38 Studios produced a solid RPG that sold relatively well. And yet, they're now bankrupt.

And in his first interview since the company went downhill, founder and ex-Red Sox pitcher Curt Schilling spoke to The Boston Globe about how he sunk everything he had into the studio. If you don't feel like being depressed, you might not want to read any farther.

Schilling says he invested $50 million into the company, plus $5 – $10 million from other investors and a $75 million loan guarantee from the state of Rhode Island (which got the company to move to Providence). But all that just wasn't enough to keep the team running as it worked on its highly anticipated MMORPG Copernicus , which was slated for a June 2013 release. Now, with 38 Studios filing for Chapter 7 bankruptcy, all of its employees (around 400) have been laid off, and the company still owes money to over 1,000 people and companies. In all, the debt is over $150 million.

And now, Schilling is "tapped out."

"I put everything in my name in this company. I believed in it. I believed in what we built. I never took a penny in salary. I never took a penny for anything."

He says he isn't looking for sympathy, but he could be on the hook for some of those losses. He added that he told his family last month that the money he earned playing baseball "was probably all gone" and "life is going to be different." Schilling also feels bad about how the employees found out; via email after everyone realized they weren't getting paid.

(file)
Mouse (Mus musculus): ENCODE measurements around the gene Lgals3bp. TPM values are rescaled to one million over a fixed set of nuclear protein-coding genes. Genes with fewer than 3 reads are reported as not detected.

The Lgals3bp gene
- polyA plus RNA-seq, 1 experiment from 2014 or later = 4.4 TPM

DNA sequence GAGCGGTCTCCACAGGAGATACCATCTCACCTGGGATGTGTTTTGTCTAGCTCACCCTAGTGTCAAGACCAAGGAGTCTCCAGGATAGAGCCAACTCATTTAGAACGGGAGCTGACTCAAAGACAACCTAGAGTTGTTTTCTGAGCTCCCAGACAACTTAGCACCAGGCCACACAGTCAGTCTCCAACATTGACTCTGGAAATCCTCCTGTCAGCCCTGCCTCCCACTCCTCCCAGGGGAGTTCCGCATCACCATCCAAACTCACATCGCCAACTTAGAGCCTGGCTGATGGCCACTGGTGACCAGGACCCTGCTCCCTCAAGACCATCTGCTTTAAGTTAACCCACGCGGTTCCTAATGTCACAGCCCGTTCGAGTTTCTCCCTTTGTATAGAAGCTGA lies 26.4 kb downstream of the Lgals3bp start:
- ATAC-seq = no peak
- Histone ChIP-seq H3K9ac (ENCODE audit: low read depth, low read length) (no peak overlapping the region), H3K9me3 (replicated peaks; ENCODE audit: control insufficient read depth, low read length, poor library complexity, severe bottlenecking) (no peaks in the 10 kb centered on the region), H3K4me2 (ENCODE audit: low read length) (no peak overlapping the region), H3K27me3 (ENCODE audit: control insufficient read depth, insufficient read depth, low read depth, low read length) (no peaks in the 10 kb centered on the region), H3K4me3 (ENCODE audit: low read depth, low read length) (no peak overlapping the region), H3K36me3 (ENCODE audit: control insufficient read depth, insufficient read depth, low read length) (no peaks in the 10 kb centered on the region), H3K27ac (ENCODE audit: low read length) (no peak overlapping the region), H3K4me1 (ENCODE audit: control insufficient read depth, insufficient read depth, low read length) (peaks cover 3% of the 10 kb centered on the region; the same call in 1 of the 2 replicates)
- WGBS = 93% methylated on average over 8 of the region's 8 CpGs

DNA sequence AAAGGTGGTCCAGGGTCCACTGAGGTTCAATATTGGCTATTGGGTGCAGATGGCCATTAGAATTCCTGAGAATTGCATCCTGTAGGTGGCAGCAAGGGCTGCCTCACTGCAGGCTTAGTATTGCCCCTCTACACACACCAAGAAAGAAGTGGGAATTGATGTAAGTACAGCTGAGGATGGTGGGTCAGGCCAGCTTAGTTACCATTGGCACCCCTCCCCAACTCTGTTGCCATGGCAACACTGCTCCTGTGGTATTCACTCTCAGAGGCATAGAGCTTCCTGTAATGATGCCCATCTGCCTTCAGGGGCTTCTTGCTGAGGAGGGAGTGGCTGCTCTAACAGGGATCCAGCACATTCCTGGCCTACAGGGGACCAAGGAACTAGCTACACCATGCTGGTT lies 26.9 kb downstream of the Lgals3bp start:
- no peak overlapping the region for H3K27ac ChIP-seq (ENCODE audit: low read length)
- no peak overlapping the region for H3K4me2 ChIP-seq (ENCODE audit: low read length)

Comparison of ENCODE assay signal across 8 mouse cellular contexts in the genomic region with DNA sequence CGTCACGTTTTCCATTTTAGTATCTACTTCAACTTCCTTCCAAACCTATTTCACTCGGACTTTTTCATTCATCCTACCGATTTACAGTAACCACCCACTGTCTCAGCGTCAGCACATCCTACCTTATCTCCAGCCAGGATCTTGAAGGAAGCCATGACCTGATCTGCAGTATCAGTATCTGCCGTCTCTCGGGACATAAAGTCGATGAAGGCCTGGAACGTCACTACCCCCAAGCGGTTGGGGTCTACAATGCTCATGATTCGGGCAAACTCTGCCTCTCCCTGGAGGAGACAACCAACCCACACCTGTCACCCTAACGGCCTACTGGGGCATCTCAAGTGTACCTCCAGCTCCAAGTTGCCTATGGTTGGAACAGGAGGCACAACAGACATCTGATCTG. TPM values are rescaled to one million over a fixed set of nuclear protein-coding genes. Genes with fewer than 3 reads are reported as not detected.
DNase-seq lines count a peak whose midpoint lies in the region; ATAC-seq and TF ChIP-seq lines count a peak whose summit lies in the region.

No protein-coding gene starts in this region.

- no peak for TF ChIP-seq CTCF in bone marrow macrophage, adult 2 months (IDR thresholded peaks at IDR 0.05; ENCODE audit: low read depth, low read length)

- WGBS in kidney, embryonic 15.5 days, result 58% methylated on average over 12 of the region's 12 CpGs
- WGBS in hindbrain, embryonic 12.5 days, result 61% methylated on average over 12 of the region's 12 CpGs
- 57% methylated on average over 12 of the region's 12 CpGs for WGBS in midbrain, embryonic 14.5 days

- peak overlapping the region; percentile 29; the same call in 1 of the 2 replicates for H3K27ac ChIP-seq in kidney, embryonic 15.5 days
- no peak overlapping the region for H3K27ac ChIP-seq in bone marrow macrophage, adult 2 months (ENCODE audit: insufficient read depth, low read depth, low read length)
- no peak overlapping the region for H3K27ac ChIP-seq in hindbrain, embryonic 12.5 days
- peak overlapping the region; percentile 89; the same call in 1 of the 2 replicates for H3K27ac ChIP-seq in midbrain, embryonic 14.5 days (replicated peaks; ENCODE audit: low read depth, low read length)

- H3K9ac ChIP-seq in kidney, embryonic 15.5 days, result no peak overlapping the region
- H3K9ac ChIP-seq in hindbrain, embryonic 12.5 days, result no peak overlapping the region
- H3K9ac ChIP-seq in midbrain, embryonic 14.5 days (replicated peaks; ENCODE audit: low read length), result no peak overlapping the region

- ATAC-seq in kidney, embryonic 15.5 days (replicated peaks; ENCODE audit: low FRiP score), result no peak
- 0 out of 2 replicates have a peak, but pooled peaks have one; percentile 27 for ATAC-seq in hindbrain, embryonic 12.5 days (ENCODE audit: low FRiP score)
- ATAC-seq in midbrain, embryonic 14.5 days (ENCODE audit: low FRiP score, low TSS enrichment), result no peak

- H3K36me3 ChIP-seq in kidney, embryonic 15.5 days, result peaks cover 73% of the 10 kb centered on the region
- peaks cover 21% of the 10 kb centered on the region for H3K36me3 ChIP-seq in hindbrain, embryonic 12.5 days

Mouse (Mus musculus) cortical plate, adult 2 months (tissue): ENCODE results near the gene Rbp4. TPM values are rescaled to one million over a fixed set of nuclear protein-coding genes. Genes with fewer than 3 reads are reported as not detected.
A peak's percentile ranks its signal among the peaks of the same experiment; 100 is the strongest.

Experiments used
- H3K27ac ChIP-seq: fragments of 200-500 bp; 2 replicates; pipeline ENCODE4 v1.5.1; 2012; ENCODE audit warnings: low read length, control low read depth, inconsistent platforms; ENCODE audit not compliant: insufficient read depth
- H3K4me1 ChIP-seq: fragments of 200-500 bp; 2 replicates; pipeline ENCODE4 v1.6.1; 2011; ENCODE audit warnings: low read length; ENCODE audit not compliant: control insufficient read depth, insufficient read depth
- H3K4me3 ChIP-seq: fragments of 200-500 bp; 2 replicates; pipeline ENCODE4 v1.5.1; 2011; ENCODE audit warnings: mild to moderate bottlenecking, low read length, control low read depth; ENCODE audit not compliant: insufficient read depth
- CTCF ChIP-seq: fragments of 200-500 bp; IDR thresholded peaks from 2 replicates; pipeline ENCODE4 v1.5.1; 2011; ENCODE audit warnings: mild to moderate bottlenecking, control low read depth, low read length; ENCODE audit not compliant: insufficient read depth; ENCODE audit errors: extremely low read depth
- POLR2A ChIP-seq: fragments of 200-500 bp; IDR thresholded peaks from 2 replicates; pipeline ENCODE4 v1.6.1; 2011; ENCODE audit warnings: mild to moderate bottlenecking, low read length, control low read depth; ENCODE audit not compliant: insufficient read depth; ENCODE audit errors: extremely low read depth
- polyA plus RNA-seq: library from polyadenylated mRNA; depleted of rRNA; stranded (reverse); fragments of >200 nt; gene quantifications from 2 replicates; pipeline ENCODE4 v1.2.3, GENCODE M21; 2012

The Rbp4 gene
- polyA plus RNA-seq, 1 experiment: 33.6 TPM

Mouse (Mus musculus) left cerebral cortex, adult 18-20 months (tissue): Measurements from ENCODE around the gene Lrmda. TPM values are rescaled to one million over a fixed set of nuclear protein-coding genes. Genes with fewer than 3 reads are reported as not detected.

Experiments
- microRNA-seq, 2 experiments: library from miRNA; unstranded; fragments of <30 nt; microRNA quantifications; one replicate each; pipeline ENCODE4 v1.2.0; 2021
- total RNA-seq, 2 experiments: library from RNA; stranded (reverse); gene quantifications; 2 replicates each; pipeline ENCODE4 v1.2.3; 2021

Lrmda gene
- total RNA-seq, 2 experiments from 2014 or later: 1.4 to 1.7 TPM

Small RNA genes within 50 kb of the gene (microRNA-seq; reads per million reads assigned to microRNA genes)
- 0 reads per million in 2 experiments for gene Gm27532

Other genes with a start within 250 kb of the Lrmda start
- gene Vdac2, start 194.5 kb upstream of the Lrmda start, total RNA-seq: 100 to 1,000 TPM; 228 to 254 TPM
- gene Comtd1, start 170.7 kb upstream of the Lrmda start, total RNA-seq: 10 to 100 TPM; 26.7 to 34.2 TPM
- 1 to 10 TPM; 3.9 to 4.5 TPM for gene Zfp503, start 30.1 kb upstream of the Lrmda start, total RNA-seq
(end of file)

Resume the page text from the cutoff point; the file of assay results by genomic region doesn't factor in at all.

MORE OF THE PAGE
"The employees got blindsided. They have every right to be upset. I always told everybody if something were going to happen, you‘re going to have a month or two of lead time, and I bombed on that one in epic fashion."

The company apparently folded quickly. Schilling said the company "was on the verge of signing a deal with a major video game publisher worth as much as $35 million" for a sequel to Kingdoms of Amalur: Reckoning . But that deal went south after the publisher in question (possibly EA), learned about the company's financial difficulties. Lastly, Schilling said 38 Studios didn't immediately see any money from the Reckoning sales, as a lot of it had to be used to pay back EA.

The developer had one last chance of sticking around, as one investor said he'd write a check for $15 – $20 million, provided the state of Rhode Island agreed to give the company $6 million in tax credits to renegotiate the loan guarantee, so the investor would be first in line to be repaid. Schilling said if that had gone through, the company would've been saved. But the state refused the idea.

'sigh' It's just sad.